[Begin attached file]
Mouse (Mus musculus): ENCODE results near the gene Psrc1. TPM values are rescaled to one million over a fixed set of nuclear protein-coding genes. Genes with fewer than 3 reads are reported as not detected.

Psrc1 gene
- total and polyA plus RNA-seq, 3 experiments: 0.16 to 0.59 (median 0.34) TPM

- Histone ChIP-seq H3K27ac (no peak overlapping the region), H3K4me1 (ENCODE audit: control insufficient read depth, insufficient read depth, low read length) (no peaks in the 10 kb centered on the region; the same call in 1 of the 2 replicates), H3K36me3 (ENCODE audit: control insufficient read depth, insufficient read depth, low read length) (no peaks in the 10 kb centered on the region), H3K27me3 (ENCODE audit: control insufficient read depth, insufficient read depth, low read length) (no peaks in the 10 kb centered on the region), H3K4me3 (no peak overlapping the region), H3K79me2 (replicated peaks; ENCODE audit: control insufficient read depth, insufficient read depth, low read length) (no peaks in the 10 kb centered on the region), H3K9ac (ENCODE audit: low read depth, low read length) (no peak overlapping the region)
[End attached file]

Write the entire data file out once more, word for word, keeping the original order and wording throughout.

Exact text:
Mouse (Mus musculus): ENCODE results near the gene Psrc1. TPM values are rescaled to one million over a fixed set of nuclear protein-coding genes. Genes with fewer than 3 reads are reported as not detected.

Psrc1 gene
- total and polyA plus RNA-seq, 3 experiments: 0.16 to 0.59 (median 0.34) TPM

- Histone ChIP-seq H3K27ac (no peak overlapping the region), H3K4me1 (ENCODE audit: control insufficient read depth, insufficient read depth, low read length) (no peaks in the 10 kb centered on the region; the same call in 1 of the 2 replicates), H3K36me3 (ENCODE audit: control insufficient read depth, insufficient read depth, low read length) (no peaks in the 10 kb centered on the region), H3K27me3 (ENCODE audit: control insufficient read depth, insufficient read depth, low read length) (no peaks in the 10 kb centered on the region), H3K4me3 (no peak overlapping the region), H3K79me2 (replicated peaks; ENCODE audit: control insufficient read depth, insufficient read depth, low read length) (no peaks in the 10 kb centered on the region), H3K9ac (ENCODE audit: low read depth, low read length) (no peak overlapping the region)